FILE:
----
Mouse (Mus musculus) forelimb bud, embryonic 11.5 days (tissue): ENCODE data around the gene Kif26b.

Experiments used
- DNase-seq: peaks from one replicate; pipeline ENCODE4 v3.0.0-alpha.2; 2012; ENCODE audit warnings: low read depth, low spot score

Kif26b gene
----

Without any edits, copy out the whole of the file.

Mouse (Mus musculus) forelimb bud, embryonic 11.5 days (tissue): ENCODE data around the gene Kif26b.

Experiments used
- DNase-seq: peaks from one replicate; pipeline ENCODE4 v3.0.0-alpha.2; 2012; ENCODE audit warnings: low read depth, low spot score

Kif26b gene